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PostYourTest.com – lets you do just that


 

Recently, lots of ink is getting devoted to new site PostYourTest.com in the American college press.

The Penn State Daily Collegian is the latest paper to write about the site.

Most of the stories are focusing on the “ethical debate” surrounding the site.

I don’t see much need for a debate – if a professor doesn’t change their test, they accept the possibility that knowledge of the questions will become public knowledge.


 
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PostYourTest.com – lets you do just that

  1. At the University of Ottawa, the Law Faculty puts all the past exams at the Library. All students can consult the exams. Certain professors even put the answer-sheet to accompany the exam, though this is more rare.

  2. I agree and don’t understand what the fuss is all about.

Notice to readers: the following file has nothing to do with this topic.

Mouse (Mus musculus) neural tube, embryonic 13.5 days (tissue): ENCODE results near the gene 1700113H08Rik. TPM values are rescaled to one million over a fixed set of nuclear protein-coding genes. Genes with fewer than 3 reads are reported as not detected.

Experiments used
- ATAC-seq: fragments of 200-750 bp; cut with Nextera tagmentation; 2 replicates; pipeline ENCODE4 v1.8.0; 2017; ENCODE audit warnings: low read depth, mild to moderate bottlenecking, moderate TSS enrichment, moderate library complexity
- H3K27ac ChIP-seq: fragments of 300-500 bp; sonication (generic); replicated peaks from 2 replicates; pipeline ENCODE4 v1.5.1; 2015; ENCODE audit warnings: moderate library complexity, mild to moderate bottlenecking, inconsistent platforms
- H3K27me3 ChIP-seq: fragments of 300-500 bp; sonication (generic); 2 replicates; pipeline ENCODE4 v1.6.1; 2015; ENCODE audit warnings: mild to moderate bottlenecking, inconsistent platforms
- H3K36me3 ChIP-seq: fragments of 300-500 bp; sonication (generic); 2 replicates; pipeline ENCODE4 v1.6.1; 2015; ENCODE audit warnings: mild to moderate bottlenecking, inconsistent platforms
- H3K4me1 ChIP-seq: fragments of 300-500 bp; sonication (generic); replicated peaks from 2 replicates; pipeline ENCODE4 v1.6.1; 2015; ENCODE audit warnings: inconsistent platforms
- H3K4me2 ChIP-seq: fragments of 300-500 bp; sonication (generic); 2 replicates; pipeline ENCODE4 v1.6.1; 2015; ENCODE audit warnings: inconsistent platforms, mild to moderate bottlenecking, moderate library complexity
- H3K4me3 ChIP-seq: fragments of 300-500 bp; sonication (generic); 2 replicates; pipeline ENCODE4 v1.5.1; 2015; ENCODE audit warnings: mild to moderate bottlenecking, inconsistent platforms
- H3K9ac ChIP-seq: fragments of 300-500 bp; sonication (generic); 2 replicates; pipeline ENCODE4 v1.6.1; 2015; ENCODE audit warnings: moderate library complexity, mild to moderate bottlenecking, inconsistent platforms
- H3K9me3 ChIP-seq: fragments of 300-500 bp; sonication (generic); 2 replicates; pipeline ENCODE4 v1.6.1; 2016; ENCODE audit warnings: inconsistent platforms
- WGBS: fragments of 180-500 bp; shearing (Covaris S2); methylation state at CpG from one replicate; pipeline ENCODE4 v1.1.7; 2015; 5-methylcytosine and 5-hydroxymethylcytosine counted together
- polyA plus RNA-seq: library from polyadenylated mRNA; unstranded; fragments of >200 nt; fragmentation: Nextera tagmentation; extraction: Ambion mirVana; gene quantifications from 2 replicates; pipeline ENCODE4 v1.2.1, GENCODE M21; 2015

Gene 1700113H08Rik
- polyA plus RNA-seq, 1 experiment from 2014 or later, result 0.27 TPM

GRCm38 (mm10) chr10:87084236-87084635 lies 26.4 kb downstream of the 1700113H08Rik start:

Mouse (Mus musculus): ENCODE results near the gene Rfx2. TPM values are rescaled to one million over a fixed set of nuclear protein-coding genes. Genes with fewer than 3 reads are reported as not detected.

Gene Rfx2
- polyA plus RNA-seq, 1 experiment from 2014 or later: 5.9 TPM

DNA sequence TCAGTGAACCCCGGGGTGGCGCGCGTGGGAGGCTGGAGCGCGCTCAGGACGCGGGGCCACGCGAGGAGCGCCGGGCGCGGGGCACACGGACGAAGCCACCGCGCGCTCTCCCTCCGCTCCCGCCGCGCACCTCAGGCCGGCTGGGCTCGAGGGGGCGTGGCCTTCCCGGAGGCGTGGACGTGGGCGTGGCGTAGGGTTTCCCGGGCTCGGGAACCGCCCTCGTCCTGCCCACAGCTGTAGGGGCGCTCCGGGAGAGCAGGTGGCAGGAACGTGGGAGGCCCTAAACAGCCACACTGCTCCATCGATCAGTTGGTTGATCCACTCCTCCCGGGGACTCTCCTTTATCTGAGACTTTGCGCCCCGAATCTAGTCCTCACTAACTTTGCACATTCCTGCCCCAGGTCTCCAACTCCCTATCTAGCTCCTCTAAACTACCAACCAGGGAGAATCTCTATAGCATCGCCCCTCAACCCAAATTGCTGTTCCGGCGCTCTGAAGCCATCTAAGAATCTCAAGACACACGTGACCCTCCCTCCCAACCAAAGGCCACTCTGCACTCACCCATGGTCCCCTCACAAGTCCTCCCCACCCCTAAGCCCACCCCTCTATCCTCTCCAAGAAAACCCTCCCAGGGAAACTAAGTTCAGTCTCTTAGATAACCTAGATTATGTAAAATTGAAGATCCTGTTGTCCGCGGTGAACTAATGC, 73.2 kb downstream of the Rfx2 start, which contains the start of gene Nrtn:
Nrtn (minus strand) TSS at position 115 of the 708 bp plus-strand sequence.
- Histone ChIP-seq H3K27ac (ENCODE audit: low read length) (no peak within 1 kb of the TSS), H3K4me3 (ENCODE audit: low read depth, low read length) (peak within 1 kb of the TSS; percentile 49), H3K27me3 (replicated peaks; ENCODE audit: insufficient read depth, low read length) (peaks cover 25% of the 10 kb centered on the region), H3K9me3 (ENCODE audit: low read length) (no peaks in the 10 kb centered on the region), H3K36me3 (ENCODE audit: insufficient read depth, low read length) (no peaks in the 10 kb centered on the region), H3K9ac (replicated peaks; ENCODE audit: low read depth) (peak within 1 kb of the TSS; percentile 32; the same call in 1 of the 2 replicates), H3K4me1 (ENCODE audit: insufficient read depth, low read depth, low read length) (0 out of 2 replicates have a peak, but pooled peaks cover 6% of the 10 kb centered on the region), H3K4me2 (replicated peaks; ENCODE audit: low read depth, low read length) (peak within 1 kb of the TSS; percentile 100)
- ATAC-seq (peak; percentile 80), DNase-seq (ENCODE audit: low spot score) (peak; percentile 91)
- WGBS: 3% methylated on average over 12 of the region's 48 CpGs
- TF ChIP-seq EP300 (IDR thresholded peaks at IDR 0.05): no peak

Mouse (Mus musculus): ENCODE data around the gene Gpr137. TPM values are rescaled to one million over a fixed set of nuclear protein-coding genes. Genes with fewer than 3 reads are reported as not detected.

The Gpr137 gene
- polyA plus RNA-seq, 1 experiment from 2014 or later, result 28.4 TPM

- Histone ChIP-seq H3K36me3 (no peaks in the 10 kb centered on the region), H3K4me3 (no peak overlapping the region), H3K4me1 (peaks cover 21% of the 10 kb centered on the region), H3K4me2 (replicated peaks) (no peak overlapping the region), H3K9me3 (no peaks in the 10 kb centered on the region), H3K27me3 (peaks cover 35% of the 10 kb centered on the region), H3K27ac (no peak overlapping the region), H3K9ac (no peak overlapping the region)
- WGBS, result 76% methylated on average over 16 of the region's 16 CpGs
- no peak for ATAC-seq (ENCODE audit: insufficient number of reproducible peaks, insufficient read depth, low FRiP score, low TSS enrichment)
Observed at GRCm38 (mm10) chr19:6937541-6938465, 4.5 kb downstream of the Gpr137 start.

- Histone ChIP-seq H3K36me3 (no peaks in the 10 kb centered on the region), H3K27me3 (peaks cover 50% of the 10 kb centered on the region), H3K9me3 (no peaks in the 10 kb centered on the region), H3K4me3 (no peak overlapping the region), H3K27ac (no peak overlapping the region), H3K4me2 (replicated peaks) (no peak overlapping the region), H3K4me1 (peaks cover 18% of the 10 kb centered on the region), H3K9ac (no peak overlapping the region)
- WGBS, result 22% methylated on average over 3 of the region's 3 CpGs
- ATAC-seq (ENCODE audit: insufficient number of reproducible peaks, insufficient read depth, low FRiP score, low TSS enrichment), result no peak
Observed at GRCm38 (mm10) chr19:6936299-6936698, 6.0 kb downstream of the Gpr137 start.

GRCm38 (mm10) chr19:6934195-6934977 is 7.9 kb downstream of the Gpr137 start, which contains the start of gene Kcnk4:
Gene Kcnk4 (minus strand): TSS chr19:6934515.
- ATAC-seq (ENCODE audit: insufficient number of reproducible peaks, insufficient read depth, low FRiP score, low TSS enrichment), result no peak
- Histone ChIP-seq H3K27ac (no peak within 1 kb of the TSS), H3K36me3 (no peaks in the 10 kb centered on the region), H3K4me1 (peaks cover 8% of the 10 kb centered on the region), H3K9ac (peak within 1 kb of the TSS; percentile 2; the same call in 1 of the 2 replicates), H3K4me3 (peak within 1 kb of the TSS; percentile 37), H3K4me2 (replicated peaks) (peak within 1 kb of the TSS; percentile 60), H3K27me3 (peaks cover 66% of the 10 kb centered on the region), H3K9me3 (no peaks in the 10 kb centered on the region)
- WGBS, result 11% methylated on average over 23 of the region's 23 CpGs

I went to university 15 years ago. Back then many old exams were published in bound volumes in the library. And you can bet everyone studied them before exams. Sometimes the odd question would show up and you’d get a lucky break on exams…but you’d never get an exam that was a duplicate of an old exam. Studying old exams is a good way to test your knowledge.

    I’m much more concerned with the number of students who feel they have to cheat nowadays, and why students don’t feel inspired to learn/explore/think while at university. I don’t blame students…I just wonder…what isn’t working for them? But that’s another discussion.

  3. What surprises me about all of this fuss is that professors clearly haven’t seen this as a tool to improve upon their course curriculum. If say a professor from Harvard posts a biology exam, twenty other professors can grab that exam and use questions from it for their own classes. In turn, they can upload their exams and professors from other campuses can sample their exams.
    Indirectly postyourtest.com hampers cheating entirely, because now the professors that reuse their old exams have a new option to easily sample new questions.

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